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18 Reasons to Drink Coffee for Your Health

24/7 Tempo Logo By Samuel Stebbins and Michael B. Sauter of 24/7 Tempo | Slide 1 of 19: Often, the foods and beverages people love the most are unhealthy -- soda, for example, can be killing you in at least 10 different ways -- and should be consumed only once in awhile. Coffee, however, appears to be a rare exception. One of the most popular beverages in the United States, coffee also has a number of health benefits -- which, in some cases, increase as consumption goes up.
According to a 2018 survey commissioned by the National Coffee Association (NCA), 64% of American adults drink at least one cup of coffee a day, the highest share of coffee drinkers since 2012. Many of those same adults are at a significantly lower risk of a number of sometimes fatal diseases and conditions than those who abstain or who do not drink much coffee.
24/7 Wall St. reviewed medical research findings from a range of journals and sources to identify 18 health benefits of drinking coffee. The benefits range from an improved mood and reduced risk of depression to a reduced risk of heart disease, the leading cause of death in the United States -- and these are America's heart disease capitals.
Some of coffee’s purported medical benefits have some serious caveats. For many diseases on this list, including type 2 diabetes and liver cancer, the risk appears to decline as coffee consumption goes up. And as the Mayo Clinic notes, more than four cups of coffee a day can cause irritability, upset stomach, migraine headaches, and muscle tremors -- side effects that may outweigh any potential benefit. Drinking a lot of coffee in the afternoon can also be a symptom of a serious health problem.

Often, the foods and beverages people love the most are unhealthy -- soda, for example, can be killing you in at least 10 different ways -- and should be consumed only once in a while. Coffee, however, appears to be a rare exception. One of the most popular beverages in the United States, coffee also has a number of health benefits -- which, in some cases, increase as consumption goes up.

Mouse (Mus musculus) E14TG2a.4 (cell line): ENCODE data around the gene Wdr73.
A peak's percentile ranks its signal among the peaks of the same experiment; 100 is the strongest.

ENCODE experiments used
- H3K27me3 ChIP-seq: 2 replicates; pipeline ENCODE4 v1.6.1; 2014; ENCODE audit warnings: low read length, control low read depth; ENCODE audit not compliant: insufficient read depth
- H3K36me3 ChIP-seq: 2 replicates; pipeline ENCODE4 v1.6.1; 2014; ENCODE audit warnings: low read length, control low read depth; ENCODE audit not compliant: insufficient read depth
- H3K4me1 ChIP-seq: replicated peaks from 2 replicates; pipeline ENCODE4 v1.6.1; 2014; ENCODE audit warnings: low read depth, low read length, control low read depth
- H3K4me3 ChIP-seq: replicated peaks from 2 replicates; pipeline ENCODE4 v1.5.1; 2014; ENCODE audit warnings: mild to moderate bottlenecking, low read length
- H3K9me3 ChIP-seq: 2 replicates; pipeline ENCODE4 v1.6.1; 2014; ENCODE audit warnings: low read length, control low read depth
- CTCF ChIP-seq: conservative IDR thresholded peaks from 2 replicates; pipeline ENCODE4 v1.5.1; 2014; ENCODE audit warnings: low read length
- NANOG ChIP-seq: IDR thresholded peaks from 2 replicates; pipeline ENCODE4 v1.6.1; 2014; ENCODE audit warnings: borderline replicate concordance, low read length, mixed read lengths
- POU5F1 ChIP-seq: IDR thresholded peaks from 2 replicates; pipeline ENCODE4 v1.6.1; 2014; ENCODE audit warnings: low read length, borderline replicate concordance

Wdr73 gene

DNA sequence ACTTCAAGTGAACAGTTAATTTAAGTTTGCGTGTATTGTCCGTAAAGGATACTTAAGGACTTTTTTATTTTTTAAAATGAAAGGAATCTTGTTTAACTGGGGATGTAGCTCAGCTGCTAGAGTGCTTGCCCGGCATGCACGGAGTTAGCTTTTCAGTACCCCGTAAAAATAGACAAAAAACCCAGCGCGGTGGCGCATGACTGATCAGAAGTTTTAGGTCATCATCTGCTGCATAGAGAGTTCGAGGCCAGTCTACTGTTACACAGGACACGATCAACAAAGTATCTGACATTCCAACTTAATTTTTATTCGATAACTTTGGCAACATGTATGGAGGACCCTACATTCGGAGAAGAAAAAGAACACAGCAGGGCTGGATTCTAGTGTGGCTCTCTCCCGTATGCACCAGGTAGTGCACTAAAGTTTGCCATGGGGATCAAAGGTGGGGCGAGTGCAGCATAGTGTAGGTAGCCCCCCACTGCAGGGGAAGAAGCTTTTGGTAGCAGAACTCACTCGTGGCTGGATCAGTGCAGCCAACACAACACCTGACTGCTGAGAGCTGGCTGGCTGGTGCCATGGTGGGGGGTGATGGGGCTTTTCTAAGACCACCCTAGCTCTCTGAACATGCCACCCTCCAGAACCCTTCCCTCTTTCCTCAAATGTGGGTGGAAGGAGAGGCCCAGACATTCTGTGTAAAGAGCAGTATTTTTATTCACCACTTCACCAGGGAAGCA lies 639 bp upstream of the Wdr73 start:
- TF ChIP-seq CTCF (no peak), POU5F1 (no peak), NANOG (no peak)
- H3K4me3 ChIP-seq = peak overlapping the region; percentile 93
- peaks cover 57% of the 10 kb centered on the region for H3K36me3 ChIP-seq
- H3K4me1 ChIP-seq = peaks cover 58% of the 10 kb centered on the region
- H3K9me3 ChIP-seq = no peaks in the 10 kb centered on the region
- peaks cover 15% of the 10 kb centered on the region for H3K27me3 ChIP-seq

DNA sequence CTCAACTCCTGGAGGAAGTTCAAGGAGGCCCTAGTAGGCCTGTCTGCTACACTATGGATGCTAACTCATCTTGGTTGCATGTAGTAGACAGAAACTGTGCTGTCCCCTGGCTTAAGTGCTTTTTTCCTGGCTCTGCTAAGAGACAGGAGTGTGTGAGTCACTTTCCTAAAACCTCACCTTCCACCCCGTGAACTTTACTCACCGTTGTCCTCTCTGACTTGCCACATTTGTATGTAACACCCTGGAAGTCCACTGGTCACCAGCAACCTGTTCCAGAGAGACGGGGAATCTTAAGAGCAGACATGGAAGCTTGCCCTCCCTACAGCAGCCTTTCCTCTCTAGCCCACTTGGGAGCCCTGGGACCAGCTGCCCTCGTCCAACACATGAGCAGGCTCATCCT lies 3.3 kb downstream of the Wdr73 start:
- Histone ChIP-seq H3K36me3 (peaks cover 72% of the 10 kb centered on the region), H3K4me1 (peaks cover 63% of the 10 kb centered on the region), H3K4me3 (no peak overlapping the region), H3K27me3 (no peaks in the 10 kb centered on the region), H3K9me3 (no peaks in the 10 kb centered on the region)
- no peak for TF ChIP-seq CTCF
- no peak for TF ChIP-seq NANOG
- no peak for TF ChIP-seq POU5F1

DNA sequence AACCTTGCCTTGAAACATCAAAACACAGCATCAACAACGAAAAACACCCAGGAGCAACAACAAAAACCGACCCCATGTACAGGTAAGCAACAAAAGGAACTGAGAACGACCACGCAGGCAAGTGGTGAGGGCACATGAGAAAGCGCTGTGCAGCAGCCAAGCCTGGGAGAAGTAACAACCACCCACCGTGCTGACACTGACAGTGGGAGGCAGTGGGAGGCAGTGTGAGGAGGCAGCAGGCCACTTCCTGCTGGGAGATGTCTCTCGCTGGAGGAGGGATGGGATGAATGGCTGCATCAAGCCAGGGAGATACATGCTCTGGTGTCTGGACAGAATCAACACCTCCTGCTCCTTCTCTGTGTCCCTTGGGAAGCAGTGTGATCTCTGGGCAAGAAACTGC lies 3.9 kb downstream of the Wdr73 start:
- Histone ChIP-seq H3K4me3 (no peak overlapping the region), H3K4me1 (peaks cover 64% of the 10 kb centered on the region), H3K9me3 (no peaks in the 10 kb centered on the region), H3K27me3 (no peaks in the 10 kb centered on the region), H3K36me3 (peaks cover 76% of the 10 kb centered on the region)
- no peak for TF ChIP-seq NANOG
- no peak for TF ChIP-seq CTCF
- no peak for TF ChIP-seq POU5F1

According to a 2018 survey commissioned by the National Coffee Association (NCA), 64% of American adults drink at least one cup of coffee a day, the highest share of coffee drinkers since 2012. Many of those same adults are at a significantly lower risk of a number of sometimes fatal diseases and conditions than those who abstain or who do not drink much coffee.

24/7 Wall St. reviewed medical research findings from a range of journals and sources to identify 18 health benefits of drinking coffee. The benefits range from an improved mood and reduced risk of depression to a reduced risk of heart disease, the leading cause of death in the United States -- and these are America's heart disease capitals.

Some of coffee’s purported medical benefits have some serious caveats. For many diseases on this list, including type 2 diabetes and liver cancer, the risk appears to decline as coffee consumption goes up. And as the Mayo Clinic notes, more than four cups of coffee a day can cause irritability, upset stomach, migraine headaches, and muscle tremors -- side effects that may outweigh any potential benefit. Drinking a lot of coffee in the afternoon can also be a symptom of a serious health problem.

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